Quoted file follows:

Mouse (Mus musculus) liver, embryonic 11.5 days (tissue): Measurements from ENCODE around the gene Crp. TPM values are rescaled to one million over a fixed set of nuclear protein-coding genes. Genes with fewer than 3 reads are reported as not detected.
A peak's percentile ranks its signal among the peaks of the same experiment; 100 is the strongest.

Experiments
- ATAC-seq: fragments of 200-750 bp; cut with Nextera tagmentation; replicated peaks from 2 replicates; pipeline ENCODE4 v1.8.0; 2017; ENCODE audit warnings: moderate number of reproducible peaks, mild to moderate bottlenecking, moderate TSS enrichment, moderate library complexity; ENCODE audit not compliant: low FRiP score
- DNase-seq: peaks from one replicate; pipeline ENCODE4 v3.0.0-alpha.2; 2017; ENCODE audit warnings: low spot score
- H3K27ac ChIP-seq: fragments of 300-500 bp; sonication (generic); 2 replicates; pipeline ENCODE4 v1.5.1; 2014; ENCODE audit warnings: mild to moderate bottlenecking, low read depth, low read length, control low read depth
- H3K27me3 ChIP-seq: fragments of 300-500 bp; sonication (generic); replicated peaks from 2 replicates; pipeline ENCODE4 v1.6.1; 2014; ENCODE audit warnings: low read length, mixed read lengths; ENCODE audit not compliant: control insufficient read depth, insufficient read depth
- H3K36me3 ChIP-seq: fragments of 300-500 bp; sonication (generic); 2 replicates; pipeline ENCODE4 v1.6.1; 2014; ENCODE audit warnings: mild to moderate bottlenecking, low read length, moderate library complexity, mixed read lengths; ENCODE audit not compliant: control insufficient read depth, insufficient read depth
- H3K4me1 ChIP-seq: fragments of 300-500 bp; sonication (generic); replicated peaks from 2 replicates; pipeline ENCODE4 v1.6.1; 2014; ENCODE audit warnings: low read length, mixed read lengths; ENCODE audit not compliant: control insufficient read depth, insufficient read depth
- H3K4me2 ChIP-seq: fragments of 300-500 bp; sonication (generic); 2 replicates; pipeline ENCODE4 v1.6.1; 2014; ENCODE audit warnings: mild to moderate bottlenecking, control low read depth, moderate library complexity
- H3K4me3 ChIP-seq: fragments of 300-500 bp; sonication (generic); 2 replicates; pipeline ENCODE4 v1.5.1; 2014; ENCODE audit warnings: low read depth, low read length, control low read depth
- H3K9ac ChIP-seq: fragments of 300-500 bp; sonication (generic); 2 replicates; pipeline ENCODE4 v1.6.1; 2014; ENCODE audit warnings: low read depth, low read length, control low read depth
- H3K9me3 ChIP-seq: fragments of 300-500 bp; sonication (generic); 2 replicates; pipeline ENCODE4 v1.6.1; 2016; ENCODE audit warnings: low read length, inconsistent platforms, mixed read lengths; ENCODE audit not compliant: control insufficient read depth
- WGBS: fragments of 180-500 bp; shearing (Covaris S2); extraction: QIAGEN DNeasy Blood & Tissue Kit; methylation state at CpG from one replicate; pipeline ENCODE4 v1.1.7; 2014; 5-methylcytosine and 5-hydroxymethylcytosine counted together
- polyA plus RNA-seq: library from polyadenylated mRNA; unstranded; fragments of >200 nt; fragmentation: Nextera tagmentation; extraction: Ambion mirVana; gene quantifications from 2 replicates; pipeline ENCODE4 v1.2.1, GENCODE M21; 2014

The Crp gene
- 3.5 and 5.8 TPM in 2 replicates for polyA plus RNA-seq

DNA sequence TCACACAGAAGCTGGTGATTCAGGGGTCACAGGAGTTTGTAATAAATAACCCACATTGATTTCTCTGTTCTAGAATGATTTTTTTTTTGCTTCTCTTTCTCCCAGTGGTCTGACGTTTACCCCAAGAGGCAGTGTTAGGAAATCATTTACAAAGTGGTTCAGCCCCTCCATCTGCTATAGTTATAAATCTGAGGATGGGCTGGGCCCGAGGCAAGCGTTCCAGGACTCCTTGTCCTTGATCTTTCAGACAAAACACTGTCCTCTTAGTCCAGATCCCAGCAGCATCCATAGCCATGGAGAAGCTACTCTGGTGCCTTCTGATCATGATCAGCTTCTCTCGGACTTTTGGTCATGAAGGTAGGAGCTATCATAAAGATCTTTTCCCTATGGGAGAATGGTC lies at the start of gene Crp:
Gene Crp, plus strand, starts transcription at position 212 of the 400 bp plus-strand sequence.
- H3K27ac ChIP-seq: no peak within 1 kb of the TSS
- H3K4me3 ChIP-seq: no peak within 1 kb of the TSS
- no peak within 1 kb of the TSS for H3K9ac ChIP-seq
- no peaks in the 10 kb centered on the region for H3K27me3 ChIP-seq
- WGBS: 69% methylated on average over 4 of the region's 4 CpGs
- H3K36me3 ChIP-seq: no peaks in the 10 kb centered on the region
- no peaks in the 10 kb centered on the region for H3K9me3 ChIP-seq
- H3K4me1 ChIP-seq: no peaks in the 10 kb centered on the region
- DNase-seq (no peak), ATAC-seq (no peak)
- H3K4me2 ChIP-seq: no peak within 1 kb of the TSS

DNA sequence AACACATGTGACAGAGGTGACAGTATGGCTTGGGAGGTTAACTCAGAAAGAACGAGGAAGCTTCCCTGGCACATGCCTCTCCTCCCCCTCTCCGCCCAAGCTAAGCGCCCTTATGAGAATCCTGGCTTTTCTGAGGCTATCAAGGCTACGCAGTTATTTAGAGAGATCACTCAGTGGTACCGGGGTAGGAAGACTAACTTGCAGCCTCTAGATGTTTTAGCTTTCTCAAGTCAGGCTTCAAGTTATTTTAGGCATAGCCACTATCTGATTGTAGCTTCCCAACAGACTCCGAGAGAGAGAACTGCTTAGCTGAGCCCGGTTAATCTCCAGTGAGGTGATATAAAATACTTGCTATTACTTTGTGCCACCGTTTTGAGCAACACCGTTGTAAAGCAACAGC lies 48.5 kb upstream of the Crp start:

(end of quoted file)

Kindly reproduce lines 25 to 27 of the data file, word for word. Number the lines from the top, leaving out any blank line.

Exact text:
- H3K36me3 ChIP-seq: no peaks in the 10 kb centered on the region
- no peaks in the 10 kb centered on the region for H3K9me3 ChIP-seq
- H3K4me1 ChIP-seq: no peaks in the 10 kb centered on the region